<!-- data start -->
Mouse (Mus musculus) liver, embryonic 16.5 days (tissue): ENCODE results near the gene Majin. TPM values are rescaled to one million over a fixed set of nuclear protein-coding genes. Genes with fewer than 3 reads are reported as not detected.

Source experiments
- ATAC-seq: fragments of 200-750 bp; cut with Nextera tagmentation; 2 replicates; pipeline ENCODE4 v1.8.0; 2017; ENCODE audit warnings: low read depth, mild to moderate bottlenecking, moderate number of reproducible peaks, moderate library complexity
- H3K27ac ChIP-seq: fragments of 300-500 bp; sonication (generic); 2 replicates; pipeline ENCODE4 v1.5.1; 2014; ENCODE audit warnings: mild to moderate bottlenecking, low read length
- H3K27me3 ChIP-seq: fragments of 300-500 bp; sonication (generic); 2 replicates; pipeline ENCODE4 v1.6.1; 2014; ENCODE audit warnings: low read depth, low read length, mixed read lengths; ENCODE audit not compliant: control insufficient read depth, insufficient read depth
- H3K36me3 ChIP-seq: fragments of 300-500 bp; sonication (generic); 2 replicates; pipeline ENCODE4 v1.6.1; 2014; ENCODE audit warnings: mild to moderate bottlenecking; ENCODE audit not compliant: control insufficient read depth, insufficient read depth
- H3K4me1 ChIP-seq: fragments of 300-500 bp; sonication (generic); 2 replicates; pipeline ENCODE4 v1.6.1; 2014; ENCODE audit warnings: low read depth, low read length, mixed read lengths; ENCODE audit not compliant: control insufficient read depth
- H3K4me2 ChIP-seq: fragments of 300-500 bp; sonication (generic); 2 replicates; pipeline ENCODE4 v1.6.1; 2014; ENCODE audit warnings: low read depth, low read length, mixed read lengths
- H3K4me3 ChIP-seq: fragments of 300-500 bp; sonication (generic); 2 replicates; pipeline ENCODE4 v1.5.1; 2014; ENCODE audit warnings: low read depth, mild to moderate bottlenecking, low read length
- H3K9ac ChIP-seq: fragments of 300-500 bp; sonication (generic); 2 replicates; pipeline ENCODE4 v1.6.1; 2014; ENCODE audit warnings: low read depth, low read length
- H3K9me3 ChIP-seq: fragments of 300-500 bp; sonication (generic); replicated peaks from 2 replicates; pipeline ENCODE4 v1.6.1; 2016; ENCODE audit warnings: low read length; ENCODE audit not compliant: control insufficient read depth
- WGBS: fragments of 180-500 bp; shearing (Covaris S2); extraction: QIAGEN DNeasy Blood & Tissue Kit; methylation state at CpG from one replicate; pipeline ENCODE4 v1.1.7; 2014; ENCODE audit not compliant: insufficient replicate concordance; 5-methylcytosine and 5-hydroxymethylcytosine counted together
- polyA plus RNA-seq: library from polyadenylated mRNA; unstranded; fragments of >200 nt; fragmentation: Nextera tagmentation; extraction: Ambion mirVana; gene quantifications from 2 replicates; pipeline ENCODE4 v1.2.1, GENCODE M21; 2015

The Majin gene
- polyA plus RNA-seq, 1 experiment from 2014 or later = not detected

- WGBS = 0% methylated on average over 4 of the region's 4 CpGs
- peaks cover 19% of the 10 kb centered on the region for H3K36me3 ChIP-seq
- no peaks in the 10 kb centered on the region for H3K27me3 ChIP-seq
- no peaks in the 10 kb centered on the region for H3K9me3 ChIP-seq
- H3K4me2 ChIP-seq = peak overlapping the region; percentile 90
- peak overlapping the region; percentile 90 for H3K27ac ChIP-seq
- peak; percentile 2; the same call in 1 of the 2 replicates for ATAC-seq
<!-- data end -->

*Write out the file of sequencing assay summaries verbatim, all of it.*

Mouse (Mus musculus) liver, embryonic 16.5 days (tissue): ENCODE results near the gene Majin. TPM values are rescaled to one million over a fixed set of nuclear protein-coding genes. Genes with fewer than 3 reads are reported as not detected.

Source experiments
- ATAC-seq: fragments of 200-750 bp; cut with Nextera tagmentation; 2 replicates; pipeline ENCODE4 v1.8.0; 2017; ENCODE audit warnings: low read depth, mild to moderate bottlenecking, moderate number of reproducible peaks, moderate library complexity
- H3K27ac ChIP-seq: fragments of 300-500 bp; sonication (generic); 2 replicates; pipeline ENCODE4 v1.5.1; 2014; ENCODE audit warnings: mild to moderate bottlenecking, low read length
- H3K27me3 ChIP-seq: fragments of 300-500 bp; sonication (generic); 2 replicates; pipeline ENCODE4 v1.6.1; 2014; ENCODE audit warnings: low read depth, low read length, mixed read lengths; ENCODE audit not compliant: control insufficient read depth, insufficient read depth
- H3K36me3 ChIP-seq: fragments of 300-500 bp; sonication (generic); 2 replicates; pipeline ENCODE4 v1.6.1; 2014; ENCODE audit warnings: mild to moderate bottlenecking; ENCODE audit not compliant: control insufficient read depth, insufficient read depth
- H3K4me1 ChIP-seq: fragments of 300-500 bp; sonication (generic); 2 replicates; pipeline ENCODE4 v1.6.1; 2014; ENCODE audit warnings: low read depth, low read length, mixed read lengths; ENCODE audit not compliant: control insufficient read depth
- H3K4me2 ChIP-seq: fragments of 300-500 bp; sonication (generic); 2 replicates; pipeline ENCODE4 v1.6.1; 2014; ENCODE audit warnings: low read depth, low read length, mixed read lengths
- H3K4me3 ChIP-seq: fragments of 300-500 bp; sonication (generic); 2 replicates; pipeline ENCODE4 v1.5.1; 2014; ENCODE audit warnings: low read depth, mild to moderate bottlenecking, low read length
- H3K9ac ChIP-seq: fragments of 300-500 bp; sonication (generic); 2 replicates; pipeline ENCODE4 v1.6.1; 2014; ENCODE audit warnings: low read depth, low read length
- H3K9me3 ChIP-seq: fragments of 300-500 bp; sonication (generic); replicated peaks from 2 replicates; pipeline ENCODE4 v1.6.1; 2016; ENCODE audit warnings: low read length; ENCODE audit not compliant: control insufficient read depth
- WGBS: fragments of 180-500 bp; shearing (Covaris S2); extraction: QIAGEN DNeasy Blood & Tissue Kit; methylation state at CpG from one replicate; pipeline ENCODE4 v1.1.7; 2014; ENCODE audit not compliant: insufficient replicate concordance; 5-methylcytosine and 5-hydroxymethylcytosine counted together
- polyA plus RNA-seq: library from polyadenylated mRNA; unstranded; fragments of >200 nt; fragmentation: Nextera tagmentation; extraction: Ambion mirVana; gene quantifications from 2 replicates; pipeline ENCODE4 v1.2.1, GENCODE M21; 2015

The Majin gene
- polyA plus RNA-seq, 1 experiment from 2014 or later = not detected

- WGBS = 0% methylated on average over 4 of the region's 4 CpGs
- peaks cover 19% of the 10 kb centered on the region for H3K36me3 ChIP-seq
- no peaks in the 10 kb centered on the region for H3K27me3 ChIP-seq
- no peaks in the 10 kb centered on the region for H3K9me3 ChIP-seq
- H3K4me2 ChIP-seq = peak overlapping the region; percentile 90
- peak overlapping the region; percentile 90 for H3K27ac ChIP-seq
- peak; percentile 2; the same call in 1 of the 2 replicates for ATAC-seq